“It has been brought to my attention by some parents that there are some disturbing books in our district that are available to students,” Manning wrote in an October 5 email, The Daily Beast reported. “I would like to ask that you pull these books from shelves and also block any electronic access by students to getting these books IMMEDIATELY,” she added.
Manning went a step further to say that the staff involved in getting the books on school shelves should face disciplinary action. The other titles Manning described as “disturbing” include Lawn Boy by Jonathan Evison, Gender Queer by Maia Kobabe, and A Lesson For Dying by Ernest Gaines.
According to Spence, Manning had previously demanded the district to review two other books including Good Trouble: Lessons from the Civil Rights Playbook by Christopher Noxon that includes interviews from the late Rep. John Lewis, and Beyond Magenta by Susan Kuklin.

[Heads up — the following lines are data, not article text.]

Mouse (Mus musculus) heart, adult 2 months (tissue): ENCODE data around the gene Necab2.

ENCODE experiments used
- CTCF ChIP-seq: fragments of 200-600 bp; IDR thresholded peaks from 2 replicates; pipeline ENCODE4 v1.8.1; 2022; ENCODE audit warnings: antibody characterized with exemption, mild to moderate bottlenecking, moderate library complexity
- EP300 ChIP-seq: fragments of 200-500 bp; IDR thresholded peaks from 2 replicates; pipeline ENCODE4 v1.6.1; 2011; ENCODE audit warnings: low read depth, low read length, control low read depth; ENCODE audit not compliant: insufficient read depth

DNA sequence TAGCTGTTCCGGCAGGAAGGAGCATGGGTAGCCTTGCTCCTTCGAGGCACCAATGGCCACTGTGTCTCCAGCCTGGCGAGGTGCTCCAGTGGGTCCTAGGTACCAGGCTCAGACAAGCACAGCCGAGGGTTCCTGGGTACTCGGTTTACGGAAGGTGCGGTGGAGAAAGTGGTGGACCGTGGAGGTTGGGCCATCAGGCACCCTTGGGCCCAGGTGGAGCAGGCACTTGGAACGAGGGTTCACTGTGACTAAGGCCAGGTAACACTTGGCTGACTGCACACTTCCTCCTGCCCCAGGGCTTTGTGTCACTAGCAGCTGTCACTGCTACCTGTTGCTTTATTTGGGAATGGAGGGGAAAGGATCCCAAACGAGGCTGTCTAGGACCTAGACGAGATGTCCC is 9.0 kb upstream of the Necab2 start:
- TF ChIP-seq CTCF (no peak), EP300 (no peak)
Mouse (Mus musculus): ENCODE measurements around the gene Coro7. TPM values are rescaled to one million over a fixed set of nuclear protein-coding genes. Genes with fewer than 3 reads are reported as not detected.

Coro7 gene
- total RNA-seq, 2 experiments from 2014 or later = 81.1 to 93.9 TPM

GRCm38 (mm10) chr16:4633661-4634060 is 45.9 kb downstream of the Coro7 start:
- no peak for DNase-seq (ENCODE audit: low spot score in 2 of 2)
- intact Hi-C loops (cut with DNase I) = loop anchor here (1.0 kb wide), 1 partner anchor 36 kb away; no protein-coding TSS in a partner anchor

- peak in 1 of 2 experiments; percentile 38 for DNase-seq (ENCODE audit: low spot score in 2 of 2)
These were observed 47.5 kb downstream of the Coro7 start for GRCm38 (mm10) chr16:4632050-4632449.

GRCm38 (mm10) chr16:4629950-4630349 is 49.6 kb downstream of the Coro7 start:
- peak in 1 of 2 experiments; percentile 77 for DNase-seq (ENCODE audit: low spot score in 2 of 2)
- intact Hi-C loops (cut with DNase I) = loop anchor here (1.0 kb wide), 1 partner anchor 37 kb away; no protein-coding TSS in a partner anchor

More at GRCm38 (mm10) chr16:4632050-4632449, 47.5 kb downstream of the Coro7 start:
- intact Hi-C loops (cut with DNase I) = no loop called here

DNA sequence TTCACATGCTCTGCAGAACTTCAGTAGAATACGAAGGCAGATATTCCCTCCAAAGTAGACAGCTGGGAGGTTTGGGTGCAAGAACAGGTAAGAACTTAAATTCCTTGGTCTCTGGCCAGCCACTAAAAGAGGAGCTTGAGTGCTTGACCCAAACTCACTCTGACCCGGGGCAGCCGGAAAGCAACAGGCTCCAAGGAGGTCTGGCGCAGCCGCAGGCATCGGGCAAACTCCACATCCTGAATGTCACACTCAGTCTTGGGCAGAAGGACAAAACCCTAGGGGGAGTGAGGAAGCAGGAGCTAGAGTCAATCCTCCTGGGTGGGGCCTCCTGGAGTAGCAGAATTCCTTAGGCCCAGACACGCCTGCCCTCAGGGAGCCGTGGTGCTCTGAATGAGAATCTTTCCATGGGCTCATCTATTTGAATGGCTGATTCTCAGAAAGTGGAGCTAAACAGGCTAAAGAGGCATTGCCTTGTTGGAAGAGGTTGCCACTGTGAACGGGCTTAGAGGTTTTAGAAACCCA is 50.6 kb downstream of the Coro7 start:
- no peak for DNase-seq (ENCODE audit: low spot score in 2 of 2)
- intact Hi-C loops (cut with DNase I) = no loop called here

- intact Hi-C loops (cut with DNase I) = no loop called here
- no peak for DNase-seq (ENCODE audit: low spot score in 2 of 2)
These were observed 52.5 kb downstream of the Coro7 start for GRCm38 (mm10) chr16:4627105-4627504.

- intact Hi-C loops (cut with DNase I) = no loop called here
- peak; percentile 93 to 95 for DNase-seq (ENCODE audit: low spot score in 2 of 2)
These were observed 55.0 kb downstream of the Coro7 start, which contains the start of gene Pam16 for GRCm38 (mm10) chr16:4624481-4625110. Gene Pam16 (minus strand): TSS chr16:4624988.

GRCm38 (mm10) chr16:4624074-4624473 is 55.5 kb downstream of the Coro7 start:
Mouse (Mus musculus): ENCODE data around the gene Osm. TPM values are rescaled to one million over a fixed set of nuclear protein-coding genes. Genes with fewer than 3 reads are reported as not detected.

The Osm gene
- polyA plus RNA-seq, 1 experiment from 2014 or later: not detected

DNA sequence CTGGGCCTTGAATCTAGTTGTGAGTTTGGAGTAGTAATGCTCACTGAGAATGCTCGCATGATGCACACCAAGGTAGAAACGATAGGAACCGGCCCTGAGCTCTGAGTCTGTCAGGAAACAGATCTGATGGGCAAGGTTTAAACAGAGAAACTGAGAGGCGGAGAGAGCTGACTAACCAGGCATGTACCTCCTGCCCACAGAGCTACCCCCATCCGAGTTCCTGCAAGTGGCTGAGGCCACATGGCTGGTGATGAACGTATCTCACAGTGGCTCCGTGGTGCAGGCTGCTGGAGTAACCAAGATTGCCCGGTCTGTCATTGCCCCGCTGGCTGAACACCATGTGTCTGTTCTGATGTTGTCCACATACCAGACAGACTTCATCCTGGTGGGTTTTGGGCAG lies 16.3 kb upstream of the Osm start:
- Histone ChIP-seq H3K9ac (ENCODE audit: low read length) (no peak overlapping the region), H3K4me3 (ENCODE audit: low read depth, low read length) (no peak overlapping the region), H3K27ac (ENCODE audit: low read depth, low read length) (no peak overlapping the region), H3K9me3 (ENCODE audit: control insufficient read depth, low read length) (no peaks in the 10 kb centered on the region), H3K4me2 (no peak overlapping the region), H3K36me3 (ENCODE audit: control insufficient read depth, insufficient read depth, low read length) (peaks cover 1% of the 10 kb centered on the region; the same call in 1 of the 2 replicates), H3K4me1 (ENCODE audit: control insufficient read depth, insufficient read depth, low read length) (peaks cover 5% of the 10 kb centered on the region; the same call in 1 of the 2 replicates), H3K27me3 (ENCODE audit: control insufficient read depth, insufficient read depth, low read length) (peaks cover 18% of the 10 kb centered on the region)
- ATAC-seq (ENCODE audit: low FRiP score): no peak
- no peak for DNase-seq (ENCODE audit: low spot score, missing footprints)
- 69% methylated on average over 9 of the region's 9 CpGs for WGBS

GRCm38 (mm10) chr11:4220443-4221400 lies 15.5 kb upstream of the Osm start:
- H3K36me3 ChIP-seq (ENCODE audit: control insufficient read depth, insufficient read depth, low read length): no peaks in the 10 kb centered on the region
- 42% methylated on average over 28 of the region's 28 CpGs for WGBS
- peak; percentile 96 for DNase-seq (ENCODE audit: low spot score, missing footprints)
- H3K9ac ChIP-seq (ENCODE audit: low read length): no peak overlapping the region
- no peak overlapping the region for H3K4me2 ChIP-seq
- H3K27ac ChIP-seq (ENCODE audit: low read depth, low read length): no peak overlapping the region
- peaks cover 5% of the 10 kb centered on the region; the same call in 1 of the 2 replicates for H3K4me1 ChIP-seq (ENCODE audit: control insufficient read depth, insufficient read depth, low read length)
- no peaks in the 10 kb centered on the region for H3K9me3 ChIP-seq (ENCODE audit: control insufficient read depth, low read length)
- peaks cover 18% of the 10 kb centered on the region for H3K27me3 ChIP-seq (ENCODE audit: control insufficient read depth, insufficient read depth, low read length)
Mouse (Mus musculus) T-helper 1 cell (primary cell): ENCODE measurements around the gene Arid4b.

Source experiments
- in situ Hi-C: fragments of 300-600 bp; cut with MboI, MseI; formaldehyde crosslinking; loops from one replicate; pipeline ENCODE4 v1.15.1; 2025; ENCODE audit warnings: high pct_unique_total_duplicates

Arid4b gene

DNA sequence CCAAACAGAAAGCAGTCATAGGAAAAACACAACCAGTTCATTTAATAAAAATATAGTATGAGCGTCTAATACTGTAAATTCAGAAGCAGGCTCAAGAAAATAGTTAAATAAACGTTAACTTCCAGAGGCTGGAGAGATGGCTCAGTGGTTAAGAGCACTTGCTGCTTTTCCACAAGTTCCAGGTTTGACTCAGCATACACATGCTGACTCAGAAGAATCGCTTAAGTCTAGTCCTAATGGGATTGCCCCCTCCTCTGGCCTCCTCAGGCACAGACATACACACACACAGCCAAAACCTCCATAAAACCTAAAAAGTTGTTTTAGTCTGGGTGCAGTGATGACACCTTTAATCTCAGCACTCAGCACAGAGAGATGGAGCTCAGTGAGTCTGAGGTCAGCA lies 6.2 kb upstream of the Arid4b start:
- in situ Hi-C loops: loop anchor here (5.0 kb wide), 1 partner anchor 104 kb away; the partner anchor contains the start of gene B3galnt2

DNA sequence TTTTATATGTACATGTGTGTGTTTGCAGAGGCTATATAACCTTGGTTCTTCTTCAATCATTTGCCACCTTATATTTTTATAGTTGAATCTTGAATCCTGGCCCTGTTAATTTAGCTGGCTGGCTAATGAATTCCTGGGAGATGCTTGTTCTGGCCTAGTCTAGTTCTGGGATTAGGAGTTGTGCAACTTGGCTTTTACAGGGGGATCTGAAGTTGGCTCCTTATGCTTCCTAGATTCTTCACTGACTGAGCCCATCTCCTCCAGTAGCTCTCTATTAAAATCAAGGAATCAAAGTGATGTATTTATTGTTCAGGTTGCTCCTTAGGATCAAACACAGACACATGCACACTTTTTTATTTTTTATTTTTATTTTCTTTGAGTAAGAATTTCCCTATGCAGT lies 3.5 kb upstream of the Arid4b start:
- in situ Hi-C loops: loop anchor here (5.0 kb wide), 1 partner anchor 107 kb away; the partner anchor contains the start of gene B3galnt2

Manning admitted that she hadn’t read The Bluest Eye or confirmed the content “firsthand” but was sure that it isn’t suitable for high school seniors.
“I have not been able to get a copy of this book in my hands but I should be able to get a copy by tomorrow to confirm what is in it,” she wrote at the time.
Spence, who became superintendent in 2014, said that he wasn’t aware of parent complaints about the texts and had only heard requests made by Manning. He also said the books on Manning’s list are not widely available in the district, nor are they checked out by students.
“We had one copy of Lawn Boy and it has never been checked out,” Spence told the outlet, adding that the same goes for Gender Queer, one copy of which can be found in three of the district’s 11 high schools.
“It had only been checked out one time in one of the schools,” Spence said. “So this isn’t a rampant issue.”
Manning runs a sort of “wokeness whistleblower” website and has appeared on Fox and Friends claiming that teachers are “disguising” Critical Race Theory as “culturally responsive practices.”